Why are Doctor Who video games so bad?

Why are Doctor Who video games so bad?

Last Updated on May 9, 2024

My favourite Doctor Who video game is Dalek Attack – it’s simple, and unpretentious. But like every other Doctor Who game, it’s also not very good.

Over the years, Doctor Who fans have patiently waited for a video game spinoff that truly captures the magic of the TV series. Some games have been awful; others, not so bad. Only a few can be considered good enough; and even then, there’s a problem.

Why haven’t the adventures of an immortal time traveler battling alien aggressors resulted in one of the greatest video games ever?

To find out, let’s consider the highlights of Doctor Who video games from 1983 to date.

Classic era Doctor Who video games

Unsurprisingly, only a few Doctor Who videogames were released before the show’s 1989 cancellation. Some of these were good, such as The Mines of Terror (1986), a side-scrolling adventure. Doctor Who and the Warlord (1985), meanwhile, was a text adventure game exclusive to the BBC Micro, and featured ex-producer Graeme Williams as a designer.

Of course, I’ve already mentioned 1992’s Dalek Attack, an arcade platformer which did well on 16-bit systems (less so on 8-bit).

Good Doctor Who games of the 21st century

Since Doctor Who returned to television in 2005, the most successful examples are the console-based Doctor Who Level Pack for Lego Dimensions, and Doctor Who: Legacy, on mobile.

Lego Dimensions transfers the Doctor’s first 13 incarnations (plus voices), and many companions and enemies, into Lego. Not a full Doctor Who video game, this toys-to-life format, 3D adventure is immensely satisfying, and features a few Easter Eggs for fans.

The developers of Doctor Who: Legacy, meanwhile, have successfully created a compelling jewel puzzler with fan-pleasing moments.

Those other Doctor Who video games

But there have been a few stinkers, too. Now unavailable, the BBC’s Doctor Who: The Adventure Games (2010-2011) featured the voices of Matt Smith and Karen Gillan. Parts 1, 2 and 5 are particularly good, combining puzzles and exploration; perfect for younger fans.

Doctor Who’s other post-2005 successes include the iPhone puzzler Mazes of Time, and The Eternity Clock. This plays much better on Windows than on PlayStation 3, but has generated an undeservedly poor reputation.

More recently, a trilogy of games from Maze Theory attempted to revive Doctor Who’s digital adventures. The Edge of Time, The Lonely Assassins, and The Edge of Reality (the first in 2019, the others both in 2021) succeeded with some interesting storytelling, but gameplay wise didn’t quite land.

What Is Wrong with Doctor Who Games?

Actually, this is a really simple question to answer. Bad Doctor Who games are almost always a result of bad planning, low budget, and poor execution. Misunderstanding the market and slapping a Doctor Who logo on a game (see The First Adventure, a mishmash of popular gaming clones) is just going to leave fans feeling short-changed.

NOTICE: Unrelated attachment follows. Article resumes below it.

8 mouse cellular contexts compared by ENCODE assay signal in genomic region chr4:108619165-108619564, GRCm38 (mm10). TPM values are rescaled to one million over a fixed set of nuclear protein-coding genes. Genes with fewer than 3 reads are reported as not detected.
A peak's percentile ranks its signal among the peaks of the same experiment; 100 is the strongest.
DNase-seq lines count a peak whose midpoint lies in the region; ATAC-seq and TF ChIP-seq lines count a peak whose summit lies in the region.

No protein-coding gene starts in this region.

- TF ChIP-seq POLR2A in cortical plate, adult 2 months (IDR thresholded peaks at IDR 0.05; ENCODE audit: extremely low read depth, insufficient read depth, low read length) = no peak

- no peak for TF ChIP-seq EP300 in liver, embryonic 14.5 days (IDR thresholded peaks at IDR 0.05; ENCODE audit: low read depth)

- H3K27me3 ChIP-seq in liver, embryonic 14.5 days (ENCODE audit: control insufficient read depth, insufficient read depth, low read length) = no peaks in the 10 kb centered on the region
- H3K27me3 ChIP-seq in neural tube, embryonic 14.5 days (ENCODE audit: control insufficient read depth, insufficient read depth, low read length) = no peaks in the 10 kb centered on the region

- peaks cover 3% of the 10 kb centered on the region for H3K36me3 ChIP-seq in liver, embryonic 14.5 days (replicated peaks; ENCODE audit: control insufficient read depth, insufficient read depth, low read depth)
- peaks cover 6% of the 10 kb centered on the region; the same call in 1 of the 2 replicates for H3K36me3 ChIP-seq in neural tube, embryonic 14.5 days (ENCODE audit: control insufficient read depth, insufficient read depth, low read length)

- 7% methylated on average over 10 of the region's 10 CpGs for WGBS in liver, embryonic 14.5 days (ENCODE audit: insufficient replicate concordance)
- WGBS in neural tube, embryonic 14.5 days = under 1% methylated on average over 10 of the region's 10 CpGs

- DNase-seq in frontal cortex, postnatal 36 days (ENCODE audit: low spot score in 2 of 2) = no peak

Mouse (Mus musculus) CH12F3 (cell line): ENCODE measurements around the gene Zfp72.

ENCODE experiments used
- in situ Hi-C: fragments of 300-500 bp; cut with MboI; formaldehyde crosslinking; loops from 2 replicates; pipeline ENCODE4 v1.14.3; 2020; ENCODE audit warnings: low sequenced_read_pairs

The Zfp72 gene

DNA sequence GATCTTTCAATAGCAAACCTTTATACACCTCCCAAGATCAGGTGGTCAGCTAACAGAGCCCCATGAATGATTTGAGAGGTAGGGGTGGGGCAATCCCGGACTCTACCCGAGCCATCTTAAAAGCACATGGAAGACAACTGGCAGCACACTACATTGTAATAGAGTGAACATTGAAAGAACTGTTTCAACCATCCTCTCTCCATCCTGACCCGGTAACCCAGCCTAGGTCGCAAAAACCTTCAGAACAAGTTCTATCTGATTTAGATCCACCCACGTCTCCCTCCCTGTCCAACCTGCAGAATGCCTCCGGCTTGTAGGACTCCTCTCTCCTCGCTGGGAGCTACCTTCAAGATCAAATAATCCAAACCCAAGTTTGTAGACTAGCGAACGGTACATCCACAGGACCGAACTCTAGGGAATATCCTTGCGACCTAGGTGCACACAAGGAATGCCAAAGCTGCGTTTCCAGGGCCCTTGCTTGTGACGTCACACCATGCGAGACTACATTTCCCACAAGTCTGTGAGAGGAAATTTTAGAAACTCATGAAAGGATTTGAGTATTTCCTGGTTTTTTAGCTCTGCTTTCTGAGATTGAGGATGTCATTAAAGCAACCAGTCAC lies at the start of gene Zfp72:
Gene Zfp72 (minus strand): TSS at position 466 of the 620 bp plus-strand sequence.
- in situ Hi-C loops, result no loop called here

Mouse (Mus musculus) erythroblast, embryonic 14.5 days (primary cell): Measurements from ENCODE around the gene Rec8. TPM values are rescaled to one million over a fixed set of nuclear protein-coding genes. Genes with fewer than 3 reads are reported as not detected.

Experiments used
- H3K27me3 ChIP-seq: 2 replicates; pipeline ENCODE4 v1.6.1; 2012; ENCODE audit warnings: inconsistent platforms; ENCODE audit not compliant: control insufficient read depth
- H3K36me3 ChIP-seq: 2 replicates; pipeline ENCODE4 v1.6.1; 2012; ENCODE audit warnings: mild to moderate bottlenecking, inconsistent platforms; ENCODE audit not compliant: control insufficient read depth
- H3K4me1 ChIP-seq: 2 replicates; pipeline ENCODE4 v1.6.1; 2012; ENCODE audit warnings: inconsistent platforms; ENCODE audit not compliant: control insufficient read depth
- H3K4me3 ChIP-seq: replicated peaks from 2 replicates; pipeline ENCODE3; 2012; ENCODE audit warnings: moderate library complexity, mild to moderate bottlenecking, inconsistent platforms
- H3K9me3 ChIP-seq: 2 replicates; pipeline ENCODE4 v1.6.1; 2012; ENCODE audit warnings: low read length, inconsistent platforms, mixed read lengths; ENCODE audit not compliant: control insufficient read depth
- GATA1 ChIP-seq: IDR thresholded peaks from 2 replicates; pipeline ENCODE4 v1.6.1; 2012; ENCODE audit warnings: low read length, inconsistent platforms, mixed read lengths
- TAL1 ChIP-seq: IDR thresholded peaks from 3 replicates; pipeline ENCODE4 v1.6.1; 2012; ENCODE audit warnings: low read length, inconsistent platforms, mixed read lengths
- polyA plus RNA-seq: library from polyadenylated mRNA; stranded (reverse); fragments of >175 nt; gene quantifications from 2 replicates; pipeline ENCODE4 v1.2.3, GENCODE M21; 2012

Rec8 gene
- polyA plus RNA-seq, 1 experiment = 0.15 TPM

Over-promising and under-delivering is often a problem. Destiny of the Doctors should have been superb. Remembered mainly as Anthony Ainley’s final appearance as the Master, even these ebullient turns weren’t enough to encourage completion. Meanwhile, the execution of first-person gameplay is poor. It would be 13 years before another Doctor Who videogame was released.

There should have been another way.

When Doctor Who Gets it Right

It hasn’t been all bad for Doctor Who videogames. Some have done well, generated a loyal following, and made an impression. So, what did Doctor Who: Legacy, The Eternity Clock, and the Doctor Who Level Pack for Lego Dimensions get right? What should future game developers do to create a memorable Doctor Who game?

Generally, these games employ simple dynamics, they’re non-violent, and feature straightforward controls. In place of shooting bad guys (something left to secondary characters), puzzles, and cerebral challenges are employed. Success requires strategy.

These games are fun.

Maze Theory nearly got it right, except for one thing: those games are just a bit dull. Each scenario is depressing, you’re more likely to switch off the game than want to complete it.

So, what is the answer? Well, a few years ago I suggested that a British, female adventurer like Lara Croft could prove to be a good template. But things have moved on, with a whole new take on the lead character.

However, the basics of Tomb Raider – puzzle solving, exploration, looking back into history, defeating the bad guys with guile and determination rather than guns and detonators – seems like a good place to start.

Why not? After all, that’s how it all started…

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